Origin book review: The story is not half as gripping as Dan Brown's older works
Usually, when there is another Dan Brown book around the corner the usual reaction is: “Oh god! Another one!?!”
And as ironically as we do invoke god for this exasperation, we know that we are definitely going to read what Brown has come up with now. How is he going to undo the god and science debate this time?
Brown's latest offering – Origin – works on answering two questions for humanity. Where did we come from? And where are we headed? There is no nuclear threat, no plague this time around, cardinals don't die like flies either. There's just information that would turn the religious world on its head. In that sense, the tension in Origin is contained. It does not run helter-skelter all over Rome or France. The chaos is organised in this one.
Of course, there is Robert Langdon. Perhaps the most difficult part of reading Brown is this – you cannot imagine anyone else but Tom Hanks as Robert Langdon and somewhere, every thing just goes downhill from there. The thrill is gone. The image of Hanks is anything but swashbuckling. You can just imagine a tired, worn-out professor whose claim to fame is controversy theories.
The supporting cast
Let's call them cast and not characters, because sooner or later, this too will be a movie (Sigh. Why!?) The story begins with Edmond Kirsch, very Elon Musk, very renegade and the mastermind behind everything that happens. Kirsch has made a discovery that questions the very tenets on which religion has been built on, and the ones that still sustain it. He wants the world to know, but before that he shares it with three religious leaders – Jewish, Muslim and Christian – in Montserrat, the monastery near Barcelona.
But before the three wise men can decide whether their world is ready to deal with Kirsch's discovery, he pushes the reveal date up and the story kicks off on the day Langdon walks into the Guggenheim Museum in Bilbao to attend the launch.
The token female representation comes in the form of Ambra Vidal. The museum director and the fiancee of Prince Julian, the heir to the Spanish throne (Umm...what!?). Vidal has worked closely with Kirsch for the launch, but she is waiting, like the rest of the world to find out what Kirsch has to share with the world.
The launch kicks off, the number of viewers steadily climbing as it is being shown live across all media channels, and then Kirsch gets shot dead.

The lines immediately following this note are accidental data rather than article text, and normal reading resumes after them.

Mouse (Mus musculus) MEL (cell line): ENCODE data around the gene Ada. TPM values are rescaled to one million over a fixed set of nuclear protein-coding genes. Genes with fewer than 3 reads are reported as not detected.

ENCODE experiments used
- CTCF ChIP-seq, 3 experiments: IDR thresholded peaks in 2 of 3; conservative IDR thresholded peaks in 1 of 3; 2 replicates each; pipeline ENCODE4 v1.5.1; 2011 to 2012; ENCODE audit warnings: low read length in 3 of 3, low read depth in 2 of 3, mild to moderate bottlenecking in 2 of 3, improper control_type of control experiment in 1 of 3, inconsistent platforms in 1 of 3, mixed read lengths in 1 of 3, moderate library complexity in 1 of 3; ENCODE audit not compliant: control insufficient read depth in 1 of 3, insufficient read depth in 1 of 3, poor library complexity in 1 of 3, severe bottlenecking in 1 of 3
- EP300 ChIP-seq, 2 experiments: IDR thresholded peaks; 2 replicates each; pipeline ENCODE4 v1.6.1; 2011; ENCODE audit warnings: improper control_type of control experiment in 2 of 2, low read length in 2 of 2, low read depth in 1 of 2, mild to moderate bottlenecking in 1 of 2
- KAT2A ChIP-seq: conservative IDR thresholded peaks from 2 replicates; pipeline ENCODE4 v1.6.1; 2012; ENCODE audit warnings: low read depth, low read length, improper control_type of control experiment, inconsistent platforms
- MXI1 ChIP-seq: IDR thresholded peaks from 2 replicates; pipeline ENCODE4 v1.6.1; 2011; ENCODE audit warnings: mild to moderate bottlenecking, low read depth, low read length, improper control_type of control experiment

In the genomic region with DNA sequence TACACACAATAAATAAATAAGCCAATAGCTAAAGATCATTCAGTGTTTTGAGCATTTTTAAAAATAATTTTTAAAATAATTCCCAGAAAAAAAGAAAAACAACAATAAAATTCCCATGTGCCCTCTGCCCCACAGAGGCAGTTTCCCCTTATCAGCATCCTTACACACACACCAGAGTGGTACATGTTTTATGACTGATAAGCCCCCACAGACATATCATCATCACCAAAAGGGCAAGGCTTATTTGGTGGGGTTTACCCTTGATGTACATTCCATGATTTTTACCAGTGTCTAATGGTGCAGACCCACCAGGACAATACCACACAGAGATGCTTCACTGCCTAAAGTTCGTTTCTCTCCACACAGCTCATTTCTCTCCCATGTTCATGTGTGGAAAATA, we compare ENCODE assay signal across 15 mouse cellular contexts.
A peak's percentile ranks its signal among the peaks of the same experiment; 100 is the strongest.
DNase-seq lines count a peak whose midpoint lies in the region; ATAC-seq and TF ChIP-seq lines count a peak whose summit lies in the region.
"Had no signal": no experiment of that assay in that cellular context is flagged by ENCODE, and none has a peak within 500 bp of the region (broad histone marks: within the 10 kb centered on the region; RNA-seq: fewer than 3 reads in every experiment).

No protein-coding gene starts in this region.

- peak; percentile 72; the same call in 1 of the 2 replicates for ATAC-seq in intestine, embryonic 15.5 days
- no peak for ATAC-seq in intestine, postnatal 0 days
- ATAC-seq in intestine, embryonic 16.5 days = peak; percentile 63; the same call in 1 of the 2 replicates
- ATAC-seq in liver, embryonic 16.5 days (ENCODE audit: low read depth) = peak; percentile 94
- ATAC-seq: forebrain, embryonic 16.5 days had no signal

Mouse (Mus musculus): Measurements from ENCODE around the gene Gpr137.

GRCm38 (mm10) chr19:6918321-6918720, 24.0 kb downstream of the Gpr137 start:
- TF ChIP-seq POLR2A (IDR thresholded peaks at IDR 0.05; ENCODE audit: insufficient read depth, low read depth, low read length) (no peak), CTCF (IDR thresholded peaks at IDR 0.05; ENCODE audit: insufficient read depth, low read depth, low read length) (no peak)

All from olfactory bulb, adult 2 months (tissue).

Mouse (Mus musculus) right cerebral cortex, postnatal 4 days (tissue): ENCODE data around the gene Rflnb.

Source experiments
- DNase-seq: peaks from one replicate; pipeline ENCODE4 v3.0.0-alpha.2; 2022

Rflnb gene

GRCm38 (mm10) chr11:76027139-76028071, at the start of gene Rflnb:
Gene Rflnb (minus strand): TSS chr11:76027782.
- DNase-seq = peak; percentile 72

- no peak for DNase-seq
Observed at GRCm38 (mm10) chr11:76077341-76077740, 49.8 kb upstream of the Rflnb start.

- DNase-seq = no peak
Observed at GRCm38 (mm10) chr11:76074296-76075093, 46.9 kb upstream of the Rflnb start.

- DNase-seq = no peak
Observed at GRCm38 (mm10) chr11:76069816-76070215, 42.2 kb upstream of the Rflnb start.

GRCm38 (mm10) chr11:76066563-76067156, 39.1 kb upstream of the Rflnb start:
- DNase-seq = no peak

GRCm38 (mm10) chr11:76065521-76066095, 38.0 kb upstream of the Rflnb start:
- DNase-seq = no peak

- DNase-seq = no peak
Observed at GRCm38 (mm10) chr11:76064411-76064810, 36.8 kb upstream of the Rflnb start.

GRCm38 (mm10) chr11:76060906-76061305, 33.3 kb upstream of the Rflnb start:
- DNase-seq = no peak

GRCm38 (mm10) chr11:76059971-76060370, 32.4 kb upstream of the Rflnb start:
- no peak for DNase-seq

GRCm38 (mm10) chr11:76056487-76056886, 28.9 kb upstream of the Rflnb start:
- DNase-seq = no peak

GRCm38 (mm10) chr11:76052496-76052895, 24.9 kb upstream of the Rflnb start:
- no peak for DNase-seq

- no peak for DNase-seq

Oh, the chaos
Kirsch's death pushes Langdon and Vidal to flee, with Kirsch's handy phone, equipped with a much-evolved version of Siri (I haven't used Alexa so I would not know) – Winston – aiding them through the run.
There is only one riddle that needs solving in Origin. And that's the passcode of to Kirsch's phone. And amidst all this royal-drama, the Jewish and the Muslim religious heads also get killed. Clearly, someone does not want Kirsch's discovery to get the rest of the world. Seriously, how else do Brown's stories get momentum or crisis?
The chase, the hunt and the solution all lie is close geographic proximity and thus the scale of it all does not overwhelm you. Also, no anagrams, no myths, no multiple clues in multiple art works. It all lies in one line of poetry from the poet who was the perfect marriage of religion and science – William Blake.
There also are a handful of references to Winston Churchill, just in case you felt that Brown let you down with abundant references in this book.
The future is now
We can't tell you what Kirsch's big news is, you might want to read the book and increase Brown's fortunes. But one thing is for certain, Kirsch's discovery is about the future and the world is most certainly heading in that direction.
It is a godless universe ahead, going strictly by the content of it. From where life comes from, the 'primordial soup' that began everything to, where life goes next – the droids and beyond. The let down is that these are theories that have been discussed. It includes a healthy dose of Darwin (but of course), evolution and the age of artificial intelligence. There is no surprise, no earth-shattering reveal – it does not make you go “Whoa!??” like Da Vinci Code or Angels & Demons did.
Brown's story-telling in this one is rather tame. But that is not to say that Origin is a bad book. It is a decent story, it doesn't deserve the scale it tries to aspire for. It goes not grip you like his older books had.
And frankly, we are a little bored of Langdon. Sorry.
Should you read it?
You could. It's Rs 520 on Amazon right now. Or you can just borrow it from someone who has a copy. Either way, there should be no major FOMO.
Maybe, just maybe, the film version might save the day thanks to the high-visual drama of Kirsch's presentation.